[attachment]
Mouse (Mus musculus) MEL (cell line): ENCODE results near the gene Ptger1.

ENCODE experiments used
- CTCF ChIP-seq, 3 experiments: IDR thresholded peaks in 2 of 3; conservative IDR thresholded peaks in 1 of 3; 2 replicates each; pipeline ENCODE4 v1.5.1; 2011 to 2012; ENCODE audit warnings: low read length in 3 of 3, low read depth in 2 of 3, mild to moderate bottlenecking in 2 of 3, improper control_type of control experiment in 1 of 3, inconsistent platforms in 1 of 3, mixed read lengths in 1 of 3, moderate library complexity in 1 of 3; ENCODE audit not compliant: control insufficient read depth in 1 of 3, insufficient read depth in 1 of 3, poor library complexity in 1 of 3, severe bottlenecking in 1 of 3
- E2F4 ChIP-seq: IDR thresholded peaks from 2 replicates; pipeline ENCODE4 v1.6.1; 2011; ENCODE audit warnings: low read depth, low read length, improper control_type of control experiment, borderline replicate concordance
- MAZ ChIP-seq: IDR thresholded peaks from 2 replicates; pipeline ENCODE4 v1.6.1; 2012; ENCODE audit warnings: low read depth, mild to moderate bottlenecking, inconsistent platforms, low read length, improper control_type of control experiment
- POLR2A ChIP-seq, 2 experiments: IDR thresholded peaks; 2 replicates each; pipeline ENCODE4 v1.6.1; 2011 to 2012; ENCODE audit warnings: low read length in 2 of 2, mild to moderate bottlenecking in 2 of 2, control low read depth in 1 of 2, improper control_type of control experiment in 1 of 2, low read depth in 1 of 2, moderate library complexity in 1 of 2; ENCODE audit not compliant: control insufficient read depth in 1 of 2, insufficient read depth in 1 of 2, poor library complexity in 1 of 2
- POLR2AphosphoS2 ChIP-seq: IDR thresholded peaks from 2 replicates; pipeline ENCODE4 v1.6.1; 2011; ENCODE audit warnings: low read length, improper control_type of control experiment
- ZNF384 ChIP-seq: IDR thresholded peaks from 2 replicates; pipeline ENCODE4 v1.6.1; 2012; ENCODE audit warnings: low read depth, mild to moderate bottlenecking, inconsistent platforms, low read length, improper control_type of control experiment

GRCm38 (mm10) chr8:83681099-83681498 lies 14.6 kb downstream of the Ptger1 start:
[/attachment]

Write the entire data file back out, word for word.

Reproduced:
Mouse (Mus musculus) MEL (cell line): ENCODE results near the gene Ptger1.

ENCODE experiments used
- CTCF ChIP-seq, 3 experiments: IDR thresholded peaks in 2 of 3; conservative IDR thresholded peaks in 1 of 3; 2 replicates each; pipeline ENCODE4 v1.5.1; 2011 to 2012; ENCODE audit warnings: low read length in 3 of 3, low read depth in 2 of 3, mild to moderate bottlenecking in 2 of 3, improper control_type of control experiment in 1 of 3, inconsistent platforms in 1 of 3, mixed read lengths in 1 of 3, moderate library complexity in 1 of 3; ENCODE audit not compliant: control insufficient read depth in 1 of 3, insufficient read depth in 1 of 3, poor library complexity in 1 of 3, severe bottlenecking in 1 of 3
- E2F4 ChIP-seq: IDR thresholded peaks from 2 replicates; pipeline ENCODE4 v1.6.1; 2011; ENCODE audit warnings: low read depth, low read length, improper control_type of control experiment, borderline replicate concordance
- MAZ ChIP-seq: IDR thresholded peaks from 2 replicates; pipeline ENCODE4 v1.6.1; 2012; ENCODE audit warnings: low read depth, mild to moderate bottlenecking, inconsistent platforms, low read length, improper control_type of control experiment
- POLR2A ChIP-seq, 2 experiments: IDR thresholded peaks; 2 replicates each; pipeline ENCODE4 v1.6.1; 2011 to 2012; ENCODE audit warnings: low read length in 2 of 2, mild to moderate bottlenecking in 2 of 2, control low read depth in 1 of 2, improper control_type of control experiment in 1 of 2, low read depth in 1 of 2, moderate library complexity in 1 of 2; ENCODE audit not compliant: control insufficient read depth in 1 of 2, insufficient read depth in 1 of 2, poor library complexity in 1 of 2
- POLR2AphosphoS2 ChIP-seq: IDR thresholded peaks from 2 replicates; pipeline ENCODE4 v1.6.1; 2011; ENCODE audit warnings: low read length, improper control_type of control experiment
- ZNF384 ChIP-seq: IDR thresholded peaks from 2 replicates; pipeline ENCODE4 v1.6.1; 2012; ENCODE audit warnings: low read depth, mild to moderate bottlenecking, inconsistent platforms, low read length, improper control_type of control experiment

GRCm38 (mm10) chr8:83681099-83681498 lies 14.6 kb downstream of the Ptger1 start: